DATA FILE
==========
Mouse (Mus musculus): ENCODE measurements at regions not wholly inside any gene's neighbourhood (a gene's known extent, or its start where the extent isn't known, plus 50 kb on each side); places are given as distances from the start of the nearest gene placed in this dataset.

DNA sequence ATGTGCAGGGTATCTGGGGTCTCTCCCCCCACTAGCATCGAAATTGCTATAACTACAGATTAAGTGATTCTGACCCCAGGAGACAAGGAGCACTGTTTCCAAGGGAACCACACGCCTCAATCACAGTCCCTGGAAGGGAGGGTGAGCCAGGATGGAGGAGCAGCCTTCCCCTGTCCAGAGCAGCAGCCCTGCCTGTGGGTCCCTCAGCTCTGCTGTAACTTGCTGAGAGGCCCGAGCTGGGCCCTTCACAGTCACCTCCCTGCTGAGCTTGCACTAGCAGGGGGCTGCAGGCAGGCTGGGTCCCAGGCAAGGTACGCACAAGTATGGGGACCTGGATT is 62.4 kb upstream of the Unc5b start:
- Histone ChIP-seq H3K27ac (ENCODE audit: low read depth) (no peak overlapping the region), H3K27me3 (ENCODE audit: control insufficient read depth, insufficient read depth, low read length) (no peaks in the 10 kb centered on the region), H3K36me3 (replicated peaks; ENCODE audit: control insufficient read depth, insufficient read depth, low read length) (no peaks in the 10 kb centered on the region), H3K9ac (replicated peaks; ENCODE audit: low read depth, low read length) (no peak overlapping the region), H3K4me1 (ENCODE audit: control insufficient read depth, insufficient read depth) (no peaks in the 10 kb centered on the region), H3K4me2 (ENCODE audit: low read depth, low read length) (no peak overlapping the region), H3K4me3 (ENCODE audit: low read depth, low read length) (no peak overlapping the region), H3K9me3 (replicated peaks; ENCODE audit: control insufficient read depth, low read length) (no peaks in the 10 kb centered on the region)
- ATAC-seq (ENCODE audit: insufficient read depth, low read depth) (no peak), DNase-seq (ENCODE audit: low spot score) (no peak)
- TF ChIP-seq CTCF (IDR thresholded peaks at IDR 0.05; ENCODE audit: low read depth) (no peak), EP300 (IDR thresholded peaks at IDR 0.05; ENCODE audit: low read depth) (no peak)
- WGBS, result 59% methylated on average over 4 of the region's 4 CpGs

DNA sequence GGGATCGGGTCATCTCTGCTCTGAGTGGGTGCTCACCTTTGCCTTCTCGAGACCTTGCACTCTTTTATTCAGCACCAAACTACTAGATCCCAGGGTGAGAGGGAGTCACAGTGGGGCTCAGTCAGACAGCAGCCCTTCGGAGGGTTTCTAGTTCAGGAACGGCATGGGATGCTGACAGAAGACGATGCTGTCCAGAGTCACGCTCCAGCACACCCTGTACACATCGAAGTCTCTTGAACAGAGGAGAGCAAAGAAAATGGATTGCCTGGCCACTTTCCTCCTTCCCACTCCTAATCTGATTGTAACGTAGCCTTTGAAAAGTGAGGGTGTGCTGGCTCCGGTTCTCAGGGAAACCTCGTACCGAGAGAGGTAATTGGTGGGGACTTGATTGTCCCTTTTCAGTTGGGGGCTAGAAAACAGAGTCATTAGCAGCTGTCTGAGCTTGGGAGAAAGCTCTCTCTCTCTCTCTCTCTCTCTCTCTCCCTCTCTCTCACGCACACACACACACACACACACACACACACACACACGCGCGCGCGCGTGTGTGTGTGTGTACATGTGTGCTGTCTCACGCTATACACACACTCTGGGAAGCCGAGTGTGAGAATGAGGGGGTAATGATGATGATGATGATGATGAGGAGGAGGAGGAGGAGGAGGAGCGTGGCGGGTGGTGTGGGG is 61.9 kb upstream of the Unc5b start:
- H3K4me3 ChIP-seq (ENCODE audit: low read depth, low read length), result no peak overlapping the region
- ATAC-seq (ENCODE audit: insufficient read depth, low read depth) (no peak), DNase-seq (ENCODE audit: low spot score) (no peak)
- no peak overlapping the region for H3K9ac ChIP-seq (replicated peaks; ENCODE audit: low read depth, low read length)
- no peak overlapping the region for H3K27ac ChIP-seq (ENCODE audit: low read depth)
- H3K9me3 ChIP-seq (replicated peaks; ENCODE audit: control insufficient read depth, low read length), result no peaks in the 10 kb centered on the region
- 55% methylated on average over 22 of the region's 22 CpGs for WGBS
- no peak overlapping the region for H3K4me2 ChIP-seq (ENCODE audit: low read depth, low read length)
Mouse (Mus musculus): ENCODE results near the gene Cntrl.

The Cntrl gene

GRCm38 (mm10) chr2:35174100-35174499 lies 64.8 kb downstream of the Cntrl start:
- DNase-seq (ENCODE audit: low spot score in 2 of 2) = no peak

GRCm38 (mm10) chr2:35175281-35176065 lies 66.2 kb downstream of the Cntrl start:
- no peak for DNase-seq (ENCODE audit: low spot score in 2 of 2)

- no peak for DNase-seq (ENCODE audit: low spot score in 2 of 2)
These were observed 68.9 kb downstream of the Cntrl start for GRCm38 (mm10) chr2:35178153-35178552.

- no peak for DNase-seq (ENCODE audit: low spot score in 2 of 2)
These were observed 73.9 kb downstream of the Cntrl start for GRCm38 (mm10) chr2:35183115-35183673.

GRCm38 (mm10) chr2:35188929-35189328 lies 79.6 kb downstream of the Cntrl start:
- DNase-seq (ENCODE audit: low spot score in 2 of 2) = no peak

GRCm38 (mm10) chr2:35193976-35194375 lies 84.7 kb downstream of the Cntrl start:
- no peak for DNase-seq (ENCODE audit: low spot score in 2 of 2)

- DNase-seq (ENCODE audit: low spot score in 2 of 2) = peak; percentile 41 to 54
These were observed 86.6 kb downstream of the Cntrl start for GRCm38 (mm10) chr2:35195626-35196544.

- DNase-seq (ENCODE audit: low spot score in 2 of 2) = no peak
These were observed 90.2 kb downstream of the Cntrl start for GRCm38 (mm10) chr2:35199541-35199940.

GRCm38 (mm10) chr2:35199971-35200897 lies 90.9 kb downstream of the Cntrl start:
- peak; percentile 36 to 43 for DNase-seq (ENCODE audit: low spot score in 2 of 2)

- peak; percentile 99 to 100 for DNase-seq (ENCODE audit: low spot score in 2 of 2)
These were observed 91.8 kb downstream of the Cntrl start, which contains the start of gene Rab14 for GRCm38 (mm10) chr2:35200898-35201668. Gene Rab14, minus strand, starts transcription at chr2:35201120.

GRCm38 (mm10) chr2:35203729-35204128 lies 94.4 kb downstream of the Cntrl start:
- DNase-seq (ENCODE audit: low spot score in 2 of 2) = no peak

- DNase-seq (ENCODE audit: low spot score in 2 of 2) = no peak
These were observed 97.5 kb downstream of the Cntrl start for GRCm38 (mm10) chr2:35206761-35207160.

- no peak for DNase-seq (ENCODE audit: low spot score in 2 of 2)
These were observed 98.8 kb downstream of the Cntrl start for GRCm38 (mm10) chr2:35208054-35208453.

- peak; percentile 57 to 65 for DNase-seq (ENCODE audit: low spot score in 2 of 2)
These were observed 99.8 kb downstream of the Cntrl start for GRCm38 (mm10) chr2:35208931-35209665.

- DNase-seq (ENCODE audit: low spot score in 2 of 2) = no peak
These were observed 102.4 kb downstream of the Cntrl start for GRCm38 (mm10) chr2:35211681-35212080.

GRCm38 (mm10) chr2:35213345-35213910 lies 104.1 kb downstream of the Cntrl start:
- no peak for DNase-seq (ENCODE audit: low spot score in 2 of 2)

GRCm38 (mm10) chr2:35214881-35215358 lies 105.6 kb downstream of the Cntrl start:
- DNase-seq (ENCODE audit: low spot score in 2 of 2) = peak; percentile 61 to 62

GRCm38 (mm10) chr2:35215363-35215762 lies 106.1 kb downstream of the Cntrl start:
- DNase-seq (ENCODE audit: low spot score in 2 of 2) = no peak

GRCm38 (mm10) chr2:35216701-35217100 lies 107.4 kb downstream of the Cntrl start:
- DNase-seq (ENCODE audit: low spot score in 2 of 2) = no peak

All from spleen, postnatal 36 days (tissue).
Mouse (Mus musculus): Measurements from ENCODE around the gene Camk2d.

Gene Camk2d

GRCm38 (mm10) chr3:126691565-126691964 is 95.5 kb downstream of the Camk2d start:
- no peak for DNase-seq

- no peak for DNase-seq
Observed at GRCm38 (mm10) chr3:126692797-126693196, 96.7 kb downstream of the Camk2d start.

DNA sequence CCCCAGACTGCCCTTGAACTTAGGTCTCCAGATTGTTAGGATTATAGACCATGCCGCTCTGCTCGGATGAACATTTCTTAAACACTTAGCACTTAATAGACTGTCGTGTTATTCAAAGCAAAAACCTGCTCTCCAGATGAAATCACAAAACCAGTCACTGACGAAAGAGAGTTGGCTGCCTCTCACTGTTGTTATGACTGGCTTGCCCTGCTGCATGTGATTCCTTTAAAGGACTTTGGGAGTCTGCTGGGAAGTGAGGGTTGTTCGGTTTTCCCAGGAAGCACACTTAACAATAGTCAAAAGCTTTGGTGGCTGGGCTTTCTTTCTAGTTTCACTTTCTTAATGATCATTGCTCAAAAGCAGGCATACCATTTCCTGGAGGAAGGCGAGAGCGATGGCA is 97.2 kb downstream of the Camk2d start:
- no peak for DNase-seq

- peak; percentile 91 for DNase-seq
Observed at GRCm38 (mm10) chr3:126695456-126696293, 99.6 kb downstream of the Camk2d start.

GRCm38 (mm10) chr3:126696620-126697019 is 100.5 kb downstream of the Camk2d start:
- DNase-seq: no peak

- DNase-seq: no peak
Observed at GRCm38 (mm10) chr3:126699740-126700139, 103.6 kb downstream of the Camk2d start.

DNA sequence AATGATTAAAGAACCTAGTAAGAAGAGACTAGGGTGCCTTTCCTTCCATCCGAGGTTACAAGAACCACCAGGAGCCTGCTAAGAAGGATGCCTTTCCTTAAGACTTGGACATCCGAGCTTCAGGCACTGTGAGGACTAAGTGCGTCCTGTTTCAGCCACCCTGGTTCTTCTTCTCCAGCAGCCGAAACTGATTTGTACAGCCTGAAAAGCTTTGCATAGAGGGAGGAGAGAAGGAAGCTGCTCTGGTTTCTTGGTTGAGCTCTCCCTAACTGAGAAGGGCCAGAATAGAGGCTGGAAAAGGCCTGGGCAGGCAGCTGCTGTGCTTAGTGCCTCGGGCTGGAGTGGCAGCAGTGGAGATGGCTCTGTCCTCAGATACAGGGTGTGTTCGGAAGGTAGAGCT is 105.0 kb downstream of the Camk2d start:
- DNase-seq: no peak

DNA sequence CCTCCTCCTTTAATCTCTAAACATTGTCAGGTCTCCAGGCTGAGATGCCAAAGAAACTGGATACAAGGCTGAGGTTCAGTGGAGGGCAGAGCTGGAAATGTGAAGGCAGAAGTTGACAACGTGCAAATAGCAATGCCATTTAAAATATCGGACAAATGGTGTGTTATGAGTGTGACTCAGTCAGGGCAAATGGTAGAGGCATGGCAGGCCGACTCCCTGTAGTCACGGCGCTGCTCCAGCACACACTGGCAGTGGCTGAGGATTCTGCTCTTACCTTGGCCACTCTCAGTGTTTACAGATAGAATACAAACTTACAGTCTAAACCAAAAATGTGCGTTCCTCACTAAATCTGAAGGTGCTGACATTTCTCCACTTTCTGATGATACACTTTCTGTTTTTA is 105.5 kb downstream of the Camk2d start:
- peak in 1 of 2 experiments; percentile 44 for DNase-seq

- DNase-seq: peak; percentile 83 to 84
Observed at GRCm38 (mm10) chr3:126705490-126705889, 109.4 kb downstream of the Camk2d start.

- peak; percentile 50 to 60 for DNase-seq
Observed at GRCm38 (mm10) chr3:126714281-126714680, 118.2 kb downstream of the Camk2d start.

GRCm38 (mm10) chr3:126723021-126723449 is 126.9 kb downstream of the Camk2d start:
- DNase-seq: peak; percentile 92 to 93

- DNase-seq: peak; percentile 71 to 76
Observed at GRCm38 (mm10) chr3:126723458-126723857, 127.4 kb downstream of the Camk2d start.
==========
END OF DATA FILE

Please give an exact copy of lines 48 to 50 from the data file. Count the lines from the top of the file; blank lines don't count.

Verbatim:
- no peak for DNase-seq (ENCODE audit: low spot score in 2 of 2)

GRCm38 (mm10) chr2:35214881-35215358 lies 105.6 kb downstream of the Cntrl start:
- DNase-seq (ENCODE audit: low spot score in 2 of 2) = peak; percentile 61 to 62